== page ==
Abstract: Selling Secrets: Agents, Telegrams, and “Insider Information” in the Transnational Trade in Theatrical Commodities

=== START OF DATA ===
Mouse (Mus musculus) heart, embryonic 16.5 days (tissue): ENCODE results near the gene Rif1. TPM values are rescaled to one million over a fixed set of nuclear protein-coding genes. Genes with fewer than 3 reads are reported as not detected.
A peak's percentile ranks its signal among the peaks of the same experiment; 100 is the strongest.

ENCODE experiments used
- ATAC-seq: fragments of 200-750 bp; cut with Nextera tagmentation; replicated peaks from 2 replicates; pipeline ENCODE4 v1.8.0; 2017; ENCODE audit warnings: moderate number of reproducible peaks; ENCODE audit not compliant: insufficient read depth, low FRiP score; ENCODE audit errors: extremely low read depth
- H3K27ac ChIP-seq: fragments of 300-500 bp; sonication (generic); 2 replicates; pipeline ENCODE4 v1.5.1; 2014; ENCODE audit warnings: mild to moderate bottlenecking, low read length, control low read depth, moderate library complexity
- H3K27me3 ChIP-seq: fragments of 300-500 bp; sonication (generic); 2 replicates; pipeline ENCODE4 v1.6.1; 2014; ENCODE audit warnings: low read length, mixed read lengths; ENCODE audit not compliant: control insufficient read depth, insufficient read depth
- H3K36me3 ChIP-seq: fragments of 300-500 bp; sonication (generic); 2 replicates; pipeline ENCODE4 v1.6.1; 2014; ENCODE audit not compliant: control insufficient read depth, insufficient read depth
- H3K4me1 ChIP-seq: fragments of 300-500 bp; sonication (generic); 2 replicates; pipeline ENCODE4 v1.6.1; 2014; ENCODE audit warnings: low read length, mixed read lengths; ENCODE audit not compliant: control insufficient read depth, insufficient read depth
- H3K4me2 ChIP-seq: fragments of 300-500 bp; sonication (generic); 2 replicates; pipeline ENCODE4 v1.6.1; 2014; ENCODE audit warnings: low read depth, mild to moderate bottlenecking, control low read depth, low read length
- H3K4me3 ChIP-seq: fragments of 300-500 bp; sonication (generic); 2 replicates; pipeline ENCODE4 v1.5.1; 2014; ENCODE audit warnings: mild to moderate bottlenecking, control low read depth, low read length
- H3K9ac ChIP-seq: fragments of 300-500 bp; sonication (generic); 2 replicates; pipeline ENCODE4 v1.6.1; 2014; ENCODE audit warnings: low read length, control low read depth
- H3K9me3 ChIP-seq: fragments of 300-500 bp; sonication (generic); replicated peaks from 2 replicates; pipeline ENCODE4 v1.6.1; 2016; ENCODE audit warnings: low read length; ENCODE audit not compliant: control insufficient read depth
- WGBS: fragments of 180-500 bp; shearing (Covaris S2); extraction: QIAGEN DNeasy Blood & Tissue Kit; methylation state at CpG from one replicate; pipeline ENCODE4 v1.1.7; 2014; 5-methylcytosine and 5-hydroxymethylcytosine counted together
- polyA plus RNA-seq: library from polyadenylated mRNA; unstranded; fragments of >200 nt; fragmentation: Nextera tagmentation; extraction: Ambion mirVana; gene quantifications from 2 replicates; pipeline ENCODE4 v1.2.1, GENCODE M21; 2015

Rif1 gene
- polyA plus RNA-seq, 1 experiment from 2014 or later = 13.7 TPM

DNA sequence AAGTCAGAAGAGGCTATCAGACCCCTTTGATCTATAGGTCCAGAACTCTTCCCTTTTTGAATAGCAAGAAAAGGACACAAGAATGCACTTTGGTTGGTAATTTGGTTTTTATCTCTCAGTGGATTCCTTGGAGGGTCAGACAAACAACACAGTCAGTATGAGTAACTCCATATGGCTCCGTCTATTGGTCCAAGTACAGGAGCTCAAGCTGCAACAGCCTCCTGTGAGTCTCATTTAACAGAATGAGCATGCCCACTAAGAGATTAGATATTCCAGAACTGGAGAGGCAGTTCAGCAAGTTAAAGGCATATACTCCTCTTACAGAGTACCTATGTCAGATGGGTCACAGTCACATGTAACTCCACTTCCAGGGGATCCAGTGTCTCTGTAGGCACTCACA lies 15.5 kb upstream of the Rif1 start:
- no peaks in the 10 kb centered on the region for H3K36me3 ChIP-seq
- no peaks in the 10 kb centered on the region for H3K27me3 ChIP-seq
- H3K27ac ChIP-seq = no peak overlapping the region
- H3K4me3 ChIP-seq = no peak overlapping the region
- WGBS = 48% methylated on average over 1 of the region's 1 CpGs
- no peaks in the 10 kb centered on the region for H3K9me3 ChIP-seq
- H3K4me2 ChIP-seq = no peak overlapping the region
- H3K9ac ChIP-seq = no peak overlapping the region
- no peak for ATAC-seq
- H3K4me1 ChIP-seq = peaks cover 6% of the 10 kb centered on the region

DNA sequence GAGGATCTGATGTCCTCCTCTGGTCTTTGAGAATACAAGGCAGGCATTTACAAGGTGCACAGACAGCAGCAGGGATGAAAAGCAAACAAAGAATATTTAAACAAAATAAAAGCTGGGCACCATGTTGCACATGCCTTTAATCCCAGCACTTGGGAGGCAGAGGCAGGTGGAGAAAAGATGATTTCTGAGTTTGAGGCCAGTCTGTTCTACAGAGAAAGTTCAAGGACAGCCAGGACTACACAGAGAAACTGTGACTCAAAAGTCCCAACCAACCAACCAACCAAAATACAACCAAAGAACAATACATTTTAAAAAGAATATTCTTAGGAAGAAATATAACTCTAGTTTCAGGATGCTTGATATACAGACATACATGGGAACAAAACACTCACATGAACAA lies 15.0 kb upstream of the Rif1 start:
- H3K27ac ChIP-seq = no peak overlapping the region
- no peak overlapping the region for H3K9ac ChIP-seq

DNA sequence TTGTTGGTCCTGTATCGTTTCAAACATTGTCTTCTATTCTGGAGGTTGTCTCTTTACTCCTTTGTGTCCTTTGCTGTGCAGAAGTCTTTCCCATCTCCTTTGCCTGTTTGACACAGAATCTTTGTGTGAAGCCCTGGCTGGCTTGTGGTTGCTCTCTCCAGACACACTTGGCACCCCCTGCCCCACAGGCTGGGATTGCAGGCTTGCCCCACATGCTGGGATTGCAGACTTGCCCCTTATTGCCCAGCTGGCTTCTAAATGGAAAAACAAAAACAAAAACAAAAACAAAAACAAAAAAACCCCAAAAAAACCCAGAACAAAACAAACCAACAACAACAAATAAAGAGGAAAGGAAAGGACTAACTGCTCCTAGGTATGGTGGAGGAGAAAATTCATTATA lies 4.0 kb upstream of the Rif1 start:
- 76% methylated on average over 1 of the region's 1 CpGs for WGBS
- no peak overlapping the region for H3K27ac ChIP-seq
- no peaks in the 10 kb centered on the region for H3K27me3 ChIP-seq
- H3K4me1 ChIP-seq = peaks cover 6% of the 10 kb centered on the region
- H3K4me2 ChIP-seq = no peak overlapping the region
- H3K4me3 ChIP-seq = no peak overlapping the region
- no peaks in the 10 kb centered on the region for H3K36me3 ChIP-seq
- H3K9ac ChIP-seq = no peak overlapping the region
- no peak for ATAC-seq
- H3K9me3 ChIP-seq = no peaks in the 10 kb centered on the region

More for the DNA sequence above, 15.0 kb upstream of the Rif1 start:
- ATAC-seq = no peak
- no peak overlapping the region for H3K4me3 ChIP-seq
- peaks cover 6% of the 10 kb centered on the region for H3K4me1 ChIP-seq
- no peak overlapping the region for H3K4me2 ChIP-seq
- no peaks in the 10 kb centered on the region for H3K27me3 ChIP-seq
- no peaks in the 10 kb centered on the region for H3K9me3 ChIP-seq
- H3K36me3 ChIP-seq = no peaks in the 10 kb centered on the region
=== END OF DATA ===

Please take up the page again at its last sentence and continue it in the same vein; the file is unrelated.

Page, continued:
In the pre-World War I period, many American theatre impresarios traveled annually to Europe in a bid to bring the brightest talent, the latest novelties, and the hottest—and therefore most profitable—theatrical properties to North America. Aided by innovations in transportation and communication and a complex network of administrators and agents, these men sought everything from serious dramas, musical comedies, and operettas, to sheet music, scenery, and stage costumes. Gathering "insider information" from friends, agents, critics, and other cultural intermediaries was a critical step in the acquisition process and often necessitated using code words in telegrams, issuing false press releases, and outright lying to business rivals. In this paper, I will analyze the ethically dubious business tactics used by Broadway impresarios and their agents to acquire knowledge about the most commercially viable theatrical commodities on the market. Drawing inspiration from Actor-Network-Theory, which treats human and non-human actors as equal partners in the production of network relationships, I will analyze the role of wireless telegraphy in the transmission of "insider information" as well as the subsequent production of theatrical knowledge.